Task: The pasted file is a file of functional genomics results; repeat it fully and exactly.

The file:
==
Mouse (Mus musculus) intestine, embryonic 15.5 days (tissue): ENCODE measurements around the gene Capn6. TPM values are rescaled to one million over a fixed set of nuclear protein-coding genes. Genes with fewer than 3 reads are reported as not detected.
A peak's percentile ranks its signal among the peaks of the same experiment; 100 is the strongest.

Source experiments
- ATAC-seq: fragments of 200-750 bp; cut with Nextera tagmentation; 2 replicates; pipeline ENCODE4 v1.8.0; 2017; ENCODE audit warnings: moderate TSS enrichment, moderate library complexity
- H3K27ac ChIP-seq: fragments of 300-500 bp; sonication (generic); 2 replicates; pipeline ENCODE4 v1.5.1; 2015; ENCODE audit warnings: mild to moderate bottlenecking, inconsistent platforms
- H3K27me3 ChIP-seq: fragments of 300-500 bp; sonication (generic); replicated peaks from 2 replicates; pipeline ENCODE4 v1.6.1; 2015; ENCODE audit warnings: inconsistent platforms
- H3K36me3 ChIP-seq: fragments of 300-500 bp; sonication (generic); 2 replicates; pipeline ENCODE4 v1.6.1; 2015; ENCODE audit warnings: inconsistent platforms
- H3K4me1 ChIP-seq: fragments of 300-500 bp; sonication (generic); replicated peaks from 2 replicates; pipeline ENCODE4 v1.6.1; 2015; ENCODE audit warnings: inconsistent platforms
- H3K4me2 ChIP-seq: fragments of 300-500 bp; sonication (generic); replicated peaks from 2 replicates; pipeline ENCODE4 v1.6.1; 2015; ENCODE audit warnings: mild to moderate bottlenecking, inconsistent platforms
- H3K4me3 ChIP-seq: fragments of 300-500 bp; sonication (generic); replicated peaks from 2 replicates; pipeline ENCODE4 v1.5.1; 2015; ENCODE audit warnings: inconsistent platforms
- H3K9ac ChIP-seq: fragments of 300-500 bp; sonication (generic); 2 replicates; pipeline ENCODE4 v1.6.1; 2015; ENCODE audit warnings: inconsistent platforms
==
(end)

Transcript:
Mouse (Mus musculus) intestine, embryonic 15.5 days (tissue): ENCODE measurements around the gene Capn6. TPM values are rescaled to one million over a fixed set of nuclear protein-coding genes. Genes with fewer than 3 reads are reported as not detected.
A peak's percentile ranks its signal among the peaks of the same experiment; 100 is the strongest.

Source experiments
- ATAC-seq: fragments of 200-750 bp; cut with Nextera tagmentation; 2 replicates; pipeline ENCODE4 v1.8.0; 2017; ENCODE audit warnings: moderate TSS enrichment, moderate library complexity
- H3K27ac ChIP-seq: fragments of 300-500 bp; sonication (generic); 2 replicates; pipeline ENCODE4 v1.5.1; 2015; ENCODE audit warnings: mild to moderate bottlenecking, inconsistent platforms
- H3K27me3 ChIP-seq: fragments of 300-500 bp; sonication (generic); replicated peaks from 2 replicates; pipeline ENCODE4 v1.6.1; 2015; ENCODE audit warnings: inconsistent platforms
- H3K36me3 ChIP-seq: fragments of 300-500 bp; sonication (generic); 2 replicates; pipeline ENCODE4 v1.6.1; 2015; ENCODE audit warnings: inconsistent platforms
- H3K4me1 ChIP-seq: fragments of 300-500 bp; sonication (generic); replicated peaks from 2 replicates; pipeline ENCODE4 v1.6.1; 2015; ENCODE audit warnings: inconsistent platforms
- H3K4me2 ChIP-seq: fragments of 300-500 bp; sonication (generic); replicated peaks from 2 replicates; pipeline ENCODE4 v1.6.1; 2015; ENCODE audit warnings: mild to moderate bottlenecking, inconsistent platforms
- H3K4me3 ChIP-seq: fragments of 300-500 bp; sonication (generic); replicated peaks from 2 replicates; pipeline ENCODE4 v1.5.1; 2015; ENCODE audit warnings: inconsistent platforms
- H3K9ac ChIP-seq: fragments of 300-500 bp; sonication (generic); 2 replicates; pipeline ENCODE4 v1.6.1; 2015; ENCODE audit warnings: inconsistent platforms